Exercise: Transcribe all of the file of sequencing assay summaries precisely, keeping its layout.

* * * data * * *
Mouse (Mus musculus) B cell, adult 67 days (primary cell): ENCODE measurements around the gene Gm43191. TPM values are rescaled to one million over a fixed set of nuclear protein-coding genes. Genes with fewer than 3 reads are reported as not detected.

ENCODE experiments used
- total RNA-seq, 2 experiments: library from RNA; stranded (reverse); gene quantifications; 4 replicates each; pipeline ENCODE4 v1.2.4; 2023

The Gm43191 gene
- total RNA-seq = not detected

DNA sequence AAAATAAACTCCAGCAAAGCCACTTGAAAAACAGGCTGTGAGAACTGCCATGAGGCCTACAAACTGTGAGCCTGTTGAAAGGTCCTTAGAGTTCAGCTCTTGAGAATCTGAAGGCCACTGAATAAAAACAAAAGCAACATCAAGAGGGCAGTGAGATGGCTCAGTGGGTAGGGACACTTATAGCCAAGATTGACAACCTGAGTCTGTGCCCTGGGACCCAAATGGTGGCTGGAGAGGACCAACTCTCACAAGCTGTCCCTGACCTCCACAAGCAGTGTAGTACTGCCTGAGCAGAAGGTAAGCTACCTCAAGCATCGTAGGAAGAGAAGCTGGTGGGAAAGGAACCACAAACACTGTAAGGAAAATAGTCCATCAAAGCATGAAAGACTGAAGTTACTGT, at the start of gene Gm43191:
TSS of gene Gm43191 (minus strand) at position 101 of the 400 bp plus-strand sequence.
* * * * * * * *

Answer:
Mouse (Mus musculus) B cell, adult 67 days (primary cell): ENCODE measurements around the gene Gm43191. TPM values are rescaled to one million over a fixed set of nuclear protein-coding genes. Genes with fewer than 3 reads are reported as not detected.

ENCODE experiments used
- total RNA-seq, 2 experiments: library from RNA; stranded (reverse); gene quantifications; 4 replicates each; pipeline ENCODE4 v1.2.4; 2023

The Gm43191 gene
- total RNA-seq = not detected

DNA sequence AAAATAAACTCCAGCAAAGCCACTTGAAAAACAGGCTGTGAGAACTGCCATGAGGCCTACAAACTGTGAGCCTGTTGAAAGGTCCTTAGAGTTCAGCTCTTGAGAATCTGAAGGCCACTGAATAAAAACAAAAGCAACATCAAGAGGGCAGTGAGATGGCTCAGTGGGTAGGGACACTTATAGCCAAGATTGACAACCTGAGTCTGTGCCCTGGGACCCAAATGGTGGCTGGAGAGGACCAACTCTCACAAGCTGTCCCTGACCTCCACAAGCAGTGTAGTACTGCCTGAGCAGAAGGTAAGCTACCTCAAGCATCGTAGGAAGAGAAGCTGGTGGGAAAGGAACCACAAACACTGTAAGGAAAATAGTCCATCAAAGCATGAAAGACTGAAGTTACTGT, at the start of gene Gm43191:
TSS of gene Gm43191 (minus strand) at position 101 of the 400 bp plus-strand sequence.